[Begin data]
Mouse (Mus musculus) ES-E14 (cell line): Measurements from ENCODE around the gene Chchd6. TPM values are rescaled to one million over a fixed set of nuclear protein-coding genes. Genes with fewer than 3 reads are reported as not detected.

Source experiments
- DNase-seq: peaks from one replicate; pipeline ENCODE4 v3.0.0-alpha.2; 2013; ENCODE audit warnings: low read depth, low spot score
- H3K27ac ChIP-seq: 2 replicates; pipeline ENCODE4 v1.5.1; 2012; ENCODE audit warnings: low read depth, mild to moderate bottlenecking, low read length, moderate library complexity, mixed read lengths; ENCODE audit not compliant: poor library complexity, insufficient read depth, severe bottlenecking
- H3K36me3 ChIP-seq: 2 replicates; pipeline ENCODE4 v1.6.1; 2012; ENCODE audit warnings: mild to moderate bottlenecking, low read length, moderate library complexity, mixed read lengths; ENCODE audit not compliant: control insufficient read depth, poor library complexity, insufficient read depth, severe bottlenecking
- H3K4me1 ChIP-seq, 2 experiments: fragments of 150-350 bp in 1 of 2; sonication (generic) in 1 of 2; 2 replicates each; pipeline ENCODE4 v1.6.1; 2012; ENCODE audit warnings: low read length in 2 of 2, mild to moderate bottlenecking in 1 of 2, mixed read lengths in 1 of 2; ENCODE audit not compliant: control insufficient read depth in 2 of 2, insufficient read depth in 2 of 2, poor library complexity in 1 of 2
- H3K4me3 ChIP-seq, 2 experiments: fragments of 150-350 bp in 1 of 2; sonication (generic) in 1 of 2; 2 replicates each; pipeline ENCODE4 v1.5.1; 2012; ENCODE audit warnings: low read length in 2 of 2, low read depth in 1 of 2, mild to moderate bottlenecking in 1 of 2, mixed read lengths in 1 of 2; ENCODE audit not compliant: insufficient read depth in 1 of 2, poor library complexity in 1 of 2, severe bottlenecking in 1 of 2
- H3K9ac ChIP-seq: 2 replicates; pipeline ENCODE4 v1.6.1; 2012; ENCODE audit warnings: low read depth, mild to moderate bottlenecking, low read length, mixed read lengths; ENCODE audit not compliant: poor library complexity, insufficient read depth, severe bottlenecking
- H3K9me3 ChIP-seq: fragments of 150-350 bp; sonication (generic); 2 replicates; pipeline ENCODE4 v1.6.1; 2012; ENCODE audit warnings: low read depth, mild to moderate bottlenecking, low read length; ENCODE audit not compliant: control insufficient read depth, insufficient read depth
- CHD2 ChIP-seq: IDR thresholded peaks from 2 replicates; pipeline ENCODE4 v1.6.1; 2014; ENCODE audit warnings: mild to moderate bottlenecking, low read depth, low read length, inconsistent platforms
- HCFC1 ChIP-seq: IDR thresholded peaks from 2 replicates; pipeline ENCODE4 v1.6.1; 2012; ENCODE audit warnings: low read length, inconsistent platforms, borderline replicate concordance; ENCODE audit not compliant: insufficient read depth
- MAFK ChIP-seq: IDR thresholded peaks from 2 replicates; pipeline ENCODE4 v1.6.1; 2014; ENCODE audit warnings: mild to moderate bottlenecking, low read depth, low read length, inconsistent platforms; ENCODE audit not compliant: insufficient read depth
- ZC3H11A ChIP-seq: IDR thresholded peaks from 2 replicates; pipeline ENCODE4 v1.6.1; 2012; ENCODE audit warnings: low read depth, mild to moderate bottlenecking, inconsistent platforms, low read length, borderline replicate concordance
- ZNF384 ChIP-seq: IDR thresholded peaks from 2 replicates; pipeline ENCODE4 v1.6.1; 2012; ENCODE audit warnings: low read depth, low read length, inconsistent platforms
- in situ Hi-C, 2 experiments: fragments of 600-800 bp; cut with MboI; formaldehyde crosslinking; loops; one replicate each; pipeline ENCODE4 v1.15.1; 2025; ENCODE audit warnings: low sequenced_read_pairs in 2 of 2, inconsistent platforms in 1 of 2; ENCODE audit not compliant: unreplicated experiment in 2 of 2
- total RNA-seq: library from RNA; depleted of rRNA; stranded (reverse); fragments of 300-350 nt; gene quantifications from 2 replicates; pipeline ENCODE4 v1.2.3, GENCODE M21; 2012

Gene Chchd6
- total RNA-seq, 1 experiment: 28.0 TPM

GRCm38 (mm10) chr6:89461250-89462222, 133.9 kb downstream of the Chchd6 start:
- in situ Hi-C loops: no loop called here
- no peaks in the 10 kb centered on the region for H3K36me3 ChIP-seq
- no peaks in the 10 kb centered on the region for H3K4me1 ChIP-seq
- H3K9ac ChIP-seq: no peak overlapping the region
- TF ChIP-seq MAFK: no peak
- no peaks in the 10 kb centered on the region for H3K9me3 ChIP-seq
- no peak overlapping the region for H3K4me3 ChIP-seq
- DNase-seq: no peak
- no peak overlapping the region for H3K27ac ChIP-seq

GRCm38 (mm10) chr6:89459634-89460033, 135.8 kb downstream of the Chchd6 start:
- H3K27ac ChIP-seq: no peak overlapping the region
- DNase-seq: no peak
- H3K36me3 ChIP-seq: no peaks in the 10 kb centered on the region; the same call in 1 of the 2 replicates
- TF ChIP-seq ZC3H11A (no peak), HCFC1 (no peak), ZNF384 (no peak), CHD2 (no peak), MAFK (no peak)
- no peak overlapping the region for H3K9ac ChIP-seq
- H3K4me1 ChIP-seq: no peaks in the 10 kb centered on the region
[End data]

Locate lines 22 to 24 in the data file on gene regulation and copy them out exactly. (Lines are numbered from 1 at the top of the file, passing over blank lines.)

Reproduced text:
- no peaks in the 10 kb centered on the region for H3K4me1 ChIP-seq
- H3K9ac ChIP-seq: no peak overlapping the region
- TF ChIP-seq MAFK: no peak